European air quality in 2020: success story for PM2.5

kade rechteroever

Levels of the air pollutant PM2.5 in Europe will continue to fall in 2020, concludes a recent study. Furthermore, deposition of nitrogen from air pollution will also drop. The outlook seems less positive for ground-level ozone, however, as large amounts of this pollutant continue drift over to Europe from other continents.

This study reports on changes in air quality in Europe, focusing on three pollutants relevant to the Gothenburg Protocol to the Convention on Long-range Transboundary Air Pollution: PM2.5 (particles less than 2.5 micrometres in diameter), ozone and nitrogen compounds. The Protocol, designed to reduce acidification, eutrophication and ground-level ozone, came into force in 2005 and set targets to reduce emissions of sulphur, nitrogen oxides (NOx), volatile organic compounds (VOCs) and ammonia by 2010 for each party to the Protocol.

In 2012, it was revised to include PM2.5 and black carbon, with new targets for 2020 and beyond. In the EU, the Protocol is implemented through the National Emission Ceilings (NEC) Directive.

This study modelled PM2.5, ozone and nitrogen for 1990 (the reference year for the original version of the Protocol: i.e. changes are measured in comparison to 1990); 2005 (the revised Protocol’s reference year) and 2020 (the revised Protocol’s target year).


PM2.5 causes a range of human health problems, particularly cardiovascular disease and cancer, and can lead to premature death. Atmospheric concentrations fell by 20–60% in Europe between 1990 and 2005, according to the study. This is thanks to cuts in both direct emissions and ‘precursor’ emissions, such as NOx and SO2, which can react to form secondary PM2.5.

The size of the reductions varied by region; Eastern and Central Europe saw some of the biggest improvements, for instance. Levels look set to continue falling, by about 30% in 2020, compared with 2005, assuming that emissions will continue to be regulated by current legislation, with reduction targets that are very similar to the revised Gothenburg Protocol.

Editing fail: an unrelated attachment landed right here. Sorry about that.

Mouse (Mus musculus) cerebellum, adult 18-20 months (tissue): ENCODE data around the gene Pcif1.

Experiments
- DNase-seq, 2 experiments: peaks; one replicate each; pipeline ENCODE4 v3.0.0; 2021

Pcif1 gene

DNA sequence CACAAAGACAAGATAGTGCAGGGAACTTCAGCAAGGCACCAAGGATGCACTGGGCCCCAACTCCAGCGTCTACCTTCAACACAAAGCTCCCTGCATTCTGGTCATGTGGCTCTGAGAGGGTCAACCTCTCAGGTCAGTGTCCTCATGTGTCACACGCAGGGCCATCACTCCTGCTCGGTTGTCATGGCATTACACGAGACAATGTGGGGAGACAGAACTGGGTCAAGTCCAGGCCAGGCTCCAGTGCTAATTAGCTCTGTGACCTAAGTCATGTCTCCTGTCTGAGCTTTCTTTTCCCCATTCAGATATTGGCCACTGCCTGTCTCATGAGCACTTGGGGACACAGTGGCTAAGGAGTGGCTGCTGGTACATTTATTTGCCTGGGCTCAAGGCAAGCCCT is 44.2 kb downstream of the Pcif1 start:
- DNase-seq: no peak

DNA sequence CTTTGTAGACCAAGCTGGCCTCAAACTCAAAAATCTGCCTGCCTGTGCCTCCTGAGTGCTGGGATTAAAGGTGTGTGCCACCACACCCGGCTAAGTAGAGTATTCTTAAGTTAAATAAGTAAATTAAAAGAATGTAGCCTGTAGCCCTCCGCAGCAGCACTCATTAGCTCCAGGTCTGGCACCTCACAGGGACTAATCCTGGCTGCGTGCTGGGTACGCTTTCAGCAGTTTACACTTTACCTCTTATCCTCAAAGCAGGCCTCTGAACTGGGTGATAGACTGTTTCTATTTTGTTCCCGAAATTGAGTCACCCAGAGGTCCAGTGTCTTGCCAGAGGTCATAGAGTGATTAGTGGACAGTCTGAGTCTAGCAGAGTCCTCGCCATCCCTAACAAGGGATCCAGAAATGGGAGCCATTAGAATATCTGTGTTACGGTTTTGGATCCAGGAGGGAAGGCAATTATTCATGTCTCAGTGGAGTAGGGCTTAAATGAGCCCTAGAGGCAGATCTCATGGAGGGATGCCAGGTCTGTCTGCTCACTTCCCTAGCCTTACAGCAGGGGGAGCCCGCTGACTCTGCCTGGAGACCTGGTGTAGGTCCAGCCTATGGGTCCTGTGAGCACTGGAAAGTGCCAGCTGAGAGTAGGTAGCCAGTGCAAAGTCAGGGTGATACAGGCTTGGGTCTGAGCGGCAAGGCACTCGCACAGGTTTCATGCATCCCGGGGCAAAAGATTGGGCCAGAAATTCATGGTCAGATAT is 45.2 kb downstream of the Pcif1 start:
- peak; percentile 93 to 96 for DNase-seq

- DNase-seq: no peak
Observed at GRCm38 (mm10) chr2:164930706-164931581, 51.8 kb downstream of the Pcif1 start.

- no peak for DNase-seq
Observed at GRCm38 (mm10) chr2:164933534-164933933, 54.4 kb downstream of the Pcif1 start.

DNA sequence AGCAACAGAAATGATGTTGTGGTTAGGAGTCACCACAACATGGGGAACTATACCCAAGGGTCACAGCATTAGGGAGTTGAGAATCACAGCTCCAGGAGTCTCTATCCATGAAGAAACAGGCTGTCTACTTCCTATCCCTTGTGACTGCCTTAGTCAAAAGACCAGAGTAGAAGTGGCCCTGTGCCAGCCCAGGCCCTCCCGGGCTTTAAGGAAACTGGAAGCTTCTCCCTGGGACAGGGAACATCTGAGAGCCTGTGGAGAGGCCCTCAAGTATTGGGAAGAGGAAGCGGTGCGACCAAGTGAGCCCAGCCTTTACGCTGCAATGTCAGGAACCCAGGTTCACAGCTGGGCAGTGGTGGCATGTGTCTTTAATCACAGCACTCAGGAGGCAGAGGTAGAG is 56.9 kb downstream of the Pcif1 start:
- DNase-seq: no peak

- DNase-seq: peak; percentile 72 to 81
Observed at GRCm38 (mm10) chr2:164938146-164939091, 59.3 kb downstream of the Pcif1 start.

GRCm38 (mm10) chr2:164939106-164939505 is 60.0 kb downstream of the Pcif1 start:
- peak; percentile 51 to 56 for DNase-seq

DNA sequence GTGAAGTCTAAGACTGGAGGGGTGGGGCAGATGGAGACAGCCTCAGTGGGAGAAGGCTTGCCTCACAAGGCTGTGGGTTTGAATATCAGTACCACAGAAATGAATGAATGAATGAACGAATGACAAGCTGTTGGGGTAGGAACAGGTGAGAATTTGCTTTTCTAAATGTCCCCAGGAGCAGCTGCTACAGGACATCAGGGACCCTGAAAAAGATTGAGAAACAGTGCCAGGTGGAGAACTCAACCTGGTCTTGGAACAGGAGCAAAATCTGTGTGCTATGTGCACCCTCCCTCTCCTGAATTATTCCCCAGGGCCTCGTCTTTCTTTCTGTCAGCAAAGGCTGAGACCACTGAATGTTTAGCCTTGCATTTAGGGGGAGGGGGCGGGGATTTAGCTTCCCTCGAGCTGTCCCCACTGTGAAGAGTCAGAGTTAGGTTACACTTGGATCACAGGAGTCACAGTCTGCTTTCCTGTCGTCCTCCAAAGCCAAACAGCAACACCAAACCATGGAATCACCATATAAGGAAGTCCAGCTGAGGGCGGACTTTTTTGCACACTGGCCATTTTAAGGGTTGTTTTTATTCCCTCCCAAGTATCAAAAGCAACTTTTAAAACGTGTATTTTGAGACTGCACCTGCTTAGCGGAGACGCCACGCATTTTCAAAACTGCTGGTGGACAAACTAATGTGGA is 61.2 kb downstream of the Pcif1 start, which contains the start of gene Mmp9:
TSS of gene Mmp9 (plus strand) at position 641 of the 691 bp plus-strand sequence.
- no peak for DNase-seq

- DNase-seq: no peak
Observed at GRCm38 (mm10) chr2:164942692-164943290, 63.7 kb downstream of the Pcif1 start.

Ozone forms in the air through reactions between precursor emissions including VOCs and NOx. It can cause breathing problems in humans and is harmful to plants.

Mean ozone levels increased by 20–45% during 1990–2005, the study found, with the greatest increases in the UK and the Benelux countries. Although precursor emissions fell significantly in Europe, background levels of ozone remained high, largely due to long-range drift from other regions.

In 2020, average levels of ozone will probably continue to increase, but the picture is mixed across Europe. It is expected to increase by around 2 parts per billion (ppb) in the UK and the Benelux countries, for instance, but fall by up to 4 ppb in the Mediterranean region. Again, this assumes that current legislation continue to regulate emissions.


If excessive levels of nitrogen compounds (formed from emissions of ammonia and NOx) are deposited from the air onto land, they threaten biodiversity. Key sources of nitrogen are combustion and agricultural activities. Between 1990 and 2005 the amount of nitrogen compounds deposited fell by 10–30% in Eastern Europe, but increased by around 20% in Spain and Portugal.

The modelled results suggest that average levels of nitrogen deposition will fall by 10–20% across Europe in 2020 compared with 2005, assuming current legislation remains in place. However, in some areas they will rise: for instance, by 10% in Eastern Europe.

Science for Environment Policy 26-02-2015